Capsule Wardrobes Can Be Exciting and Creative
Beauty Fashion

Having A Capsule Wardrobe Won't Mean You'll Exist In Uninspiring Repetitiveness

A capsule wardrobe will not limit your ability to be creative and will, in fact, enable it.

Having A Capsule Wardrobe Won't Mean You'll Exist In Uninspiring Repetitiveness

Capsule wardrobes pop up in our Instagram feeds, Tumblr dashes, and on almost every modern, minimalist lifestyle YouTuber's main channel. Most stories on capsule wardrobes focus on the popular of buzz words in this post-Marie-Kondo-on-Netflix world, minimalism. But, it's more than just having a stripped down life.

First, what is a capsule wardrobe at all? The term "capsule wardrobe" came around in the 1970's and was coined by Susie Faux, a London-based boutique owner. At the time, the capsule wardrobe was defined as "a collection of a few essential items of clothing that don't go out of fashion, such as skirts, trousers, and coats, which can then be augmented with seasonal pieces."

Yes, part of the process is to own less than you previously did. However, a huge effect of having a consolidated, streamlined wardrobe means that you will be more likely to be selective which will cut down the amount of nonsense you have in your closet.

And when I say nonsense, I don't mean your fun clothes. I rarely wear just neutrals (besides the always amazing all-black outfit) and love bright and even gaudy colors and patters. I especially partake in the blasphemy of pattern clashing on purpose. Dressing somewhat obnoxiously brings me joy but for the sake of my bank account and my sanity -- I watch how much I own.

Staying picky with my pieces means that I'll cut down the amount of money that I spend, while still owning possessions that I truly love and that make me happy. For me, I also want to spend less money on unsustainable fast fashions which I am historically guilty of collecting in my closet. Instead my goal is to buy selective pieces that may be more expensive, but well-made and long-lasting so they become investments. The best way for me to keep that consistent maintenance of my wardrobe that is to regularly monitor the clothes that I have.

I always refer to the KonMarie method first, which I spoke extensively about here. The essential thought behind it all is to remove anything from your space that does not bring you "joy." I had a hard time of letting go of clothes that hold dear memories, but once I made sure I knew that I had lasting mental memories of me with those physical items, I felt better about donating the physical items to someone else.

The process towards my dream capsule wardrobe is still currently in the making, and most of the initial fears related to minimalism and expressing myself have faded away. I struggled with the thought of possibly not having enough clothes to last me throughout different times of the year and, therefore, falling back into the habit of over-shopping.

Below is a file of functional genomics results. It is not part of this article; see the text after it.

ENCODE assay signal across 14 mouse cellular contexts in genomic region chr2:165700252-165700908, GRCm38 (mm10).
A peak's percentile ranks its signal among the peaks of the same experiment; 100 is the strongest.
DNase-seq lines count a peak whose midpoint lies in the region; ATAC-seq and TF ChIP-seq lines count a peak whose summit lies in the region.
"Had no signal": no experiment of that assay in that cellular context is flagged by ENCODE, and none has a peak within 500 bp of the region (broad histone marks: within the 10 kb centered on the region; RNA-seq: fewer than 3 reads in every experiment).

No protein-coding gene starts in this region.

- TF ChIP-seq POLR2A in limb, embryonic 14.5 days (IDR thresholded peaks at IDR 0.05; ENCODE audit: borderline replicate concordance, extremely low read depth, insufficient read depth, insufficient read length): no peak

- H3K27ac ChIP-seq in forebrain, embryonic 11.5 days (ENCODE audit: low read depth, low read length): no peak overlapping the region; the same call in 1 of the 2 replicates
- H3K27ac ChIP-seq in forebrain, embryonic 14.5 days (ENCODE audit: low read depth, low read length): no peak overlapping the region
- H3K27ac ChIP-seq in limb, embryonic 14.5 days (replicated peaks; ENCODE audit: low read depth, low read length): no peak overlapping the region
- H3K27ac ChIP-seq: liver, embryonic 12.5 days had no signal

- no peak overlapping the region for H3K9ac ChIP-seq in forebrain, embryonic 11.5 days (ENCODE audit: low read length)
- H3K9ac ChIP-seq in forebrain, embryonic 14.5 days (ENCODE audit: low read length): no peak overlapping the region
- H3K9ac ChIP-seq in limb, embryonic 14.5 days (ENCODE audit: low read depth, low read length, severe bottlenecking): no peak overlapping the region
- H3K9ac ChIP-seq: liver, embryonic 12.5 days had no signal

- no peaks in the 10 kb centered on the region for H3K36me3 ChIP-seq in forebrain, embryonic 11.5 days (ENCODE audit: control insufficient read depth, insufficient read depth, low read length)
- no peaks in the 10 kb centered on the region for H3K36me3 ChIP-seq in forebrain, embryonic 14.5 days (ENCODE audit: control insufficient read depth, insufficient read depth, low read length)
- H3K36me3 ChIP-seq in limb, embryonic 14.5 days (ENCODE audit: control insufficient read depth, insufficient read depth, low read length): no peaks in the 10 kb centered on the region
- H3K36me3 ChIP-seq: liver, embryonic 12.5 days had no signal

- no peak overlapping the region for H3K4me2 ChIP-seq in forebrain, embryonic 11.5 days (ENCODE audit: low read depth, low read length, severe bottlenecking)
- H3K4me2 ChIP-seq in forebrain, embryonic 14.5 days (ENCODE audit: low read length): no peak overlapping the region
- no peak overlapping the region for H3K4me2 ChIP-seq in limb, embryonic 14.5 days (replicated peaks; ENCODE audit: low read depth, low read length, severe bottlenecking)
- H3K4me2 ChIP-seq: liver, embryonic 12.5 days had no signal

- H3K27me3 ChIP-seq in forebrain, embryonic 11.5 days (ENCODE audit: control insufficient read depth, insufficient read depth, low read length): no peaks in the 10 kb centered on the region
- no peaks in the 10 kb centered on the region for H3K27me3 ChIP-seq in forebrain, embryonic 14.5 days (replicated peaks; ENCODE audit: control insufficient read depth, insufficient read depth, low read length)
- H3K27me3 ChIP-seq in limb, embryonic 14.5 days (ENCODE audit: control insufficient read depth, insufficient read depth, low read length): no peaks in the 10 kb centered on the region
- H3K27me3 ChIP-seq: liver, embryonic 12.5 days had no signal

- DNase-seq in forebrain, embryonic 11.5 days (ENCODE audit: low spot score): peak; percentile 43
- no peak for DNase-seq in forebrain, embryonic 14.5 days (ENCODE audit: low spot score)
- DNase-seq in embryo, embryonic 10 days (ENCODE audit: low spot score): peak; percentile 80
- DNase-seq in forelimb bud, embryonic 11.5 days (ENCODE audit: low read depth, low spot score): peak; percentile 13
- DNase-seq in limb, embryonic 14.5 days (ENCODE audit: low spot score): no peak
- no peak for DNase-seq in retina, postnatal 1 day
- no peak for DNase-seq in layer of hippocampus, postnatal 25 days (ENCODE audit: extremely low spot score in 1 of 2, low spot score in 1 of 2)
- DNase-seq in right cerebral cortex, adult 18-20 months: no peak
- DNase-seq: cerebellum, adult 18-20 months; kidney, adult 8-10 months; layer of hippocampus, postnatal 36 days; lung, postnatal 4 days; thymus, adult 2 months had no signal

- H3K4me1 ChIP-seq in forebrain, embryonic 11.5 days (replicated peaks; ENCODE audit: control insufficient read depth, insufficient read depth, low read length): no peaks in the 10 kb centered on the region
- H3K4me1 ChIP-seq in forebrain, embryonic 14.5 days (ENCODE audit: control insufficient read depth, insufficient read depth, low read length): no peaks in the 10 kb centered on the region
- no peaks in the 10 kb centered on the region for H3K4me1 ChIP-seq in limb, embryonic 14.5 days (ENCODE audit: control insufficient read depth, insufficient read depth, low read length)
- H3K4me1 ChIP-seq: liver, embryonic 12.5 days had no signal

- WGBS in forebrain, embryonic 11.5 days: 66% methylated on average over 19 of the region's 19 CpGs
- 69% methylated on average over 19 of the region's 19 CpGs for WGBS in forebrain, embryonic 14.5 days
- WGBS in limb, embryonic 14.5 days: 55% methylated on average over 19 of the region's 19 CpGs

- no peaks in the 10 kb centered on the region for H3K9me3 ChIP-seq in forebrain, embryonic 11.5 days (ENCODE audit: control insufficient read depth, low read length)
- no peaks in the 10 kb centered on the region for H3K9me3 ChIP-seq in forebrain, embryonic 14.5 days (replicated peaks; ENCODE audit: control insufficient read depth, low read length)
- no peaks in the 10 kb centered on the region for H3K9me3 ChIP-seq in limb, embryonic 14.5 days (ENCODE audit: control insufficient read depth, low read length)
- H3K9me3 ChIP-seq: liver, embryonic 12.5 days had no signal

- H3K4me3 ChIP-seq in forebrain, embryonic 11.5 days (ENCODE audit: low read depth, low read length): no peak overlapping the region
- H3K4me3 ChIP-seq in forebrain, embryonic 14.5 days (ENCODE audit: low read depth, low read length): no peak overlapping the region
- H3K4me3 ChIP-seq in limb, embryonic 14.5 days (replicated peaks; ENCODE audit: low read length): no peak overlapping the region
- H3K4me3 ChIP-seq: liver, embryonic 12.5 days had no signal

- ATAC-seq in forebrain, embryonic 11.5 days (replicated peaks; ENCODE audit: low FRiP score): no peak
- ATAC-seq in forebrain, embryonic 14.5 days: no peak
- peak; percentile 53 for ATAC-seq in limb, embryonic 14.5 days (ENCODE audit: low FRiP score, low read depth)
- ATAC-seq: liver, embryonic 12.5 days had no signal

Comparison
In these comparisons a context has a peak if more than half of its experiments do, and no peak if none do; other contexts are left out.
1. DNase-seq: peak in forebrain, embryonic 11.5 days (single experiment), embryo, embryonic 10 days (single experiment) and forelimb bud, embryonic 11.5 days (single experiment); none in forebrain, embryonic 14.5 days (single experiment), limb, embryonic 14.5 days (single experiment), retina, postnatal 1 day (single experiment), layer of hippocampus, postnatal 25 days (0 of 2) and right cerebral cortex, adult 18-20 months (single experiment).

Through various videos, such as this one, I have come to realize that my capsule wardrobe can exist in one way for one season (ex. summer) and just switch out some pieces for others in a different season (ex. winter).

Even the process of cleaning out my current wardrobe (which includes an embarrassingly excessive 50 t-shirts) has proven to be an inspiring one. I have effectively stopped buying clothing unless I am incredibly in need of something. However, considering the sheer volume of fabric I own, that problem will not arise any time soon.

What I am doing is something that I think is incredibly fun, but might not suit everyone. I put little markers (post-its or bits of washi tape) on my clothes hangers to mark that I have worn that particular item of clothing after I wear it for the day. If I have worn something, then I try not to wear it again (unless it's an essential, ex. jeans). I try not to repeat an article of clothing until I have worn every thing in my closet for regular wear. It is through this process that I have placed aside most of my unwanted clothes.

If an article of clothing fits me poorly or just makes be uncomfortable or embarrassed to wear it, then it has no place in my closet.

The end result will include all the essentials that you needed to wear on a daily basis that serve you well combined with most significant bits that actually make you smile when you wear them, which is really what your wardrobe should do for you. If you're interested in tons of different outfits that you can put together with just a few clothes, I have some favorite videos here, here, and here.

I am still in the process of elimination, as I said, but I am confident that this will result in a well-balanced wardrobe of useful basic essentials and exciting, inspiring pieces that'll last me for years and never go out of style. That's the goal!

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This article has not been reviewed by Odyssey HQ and solely reflects the ideas and opinions of the creator.

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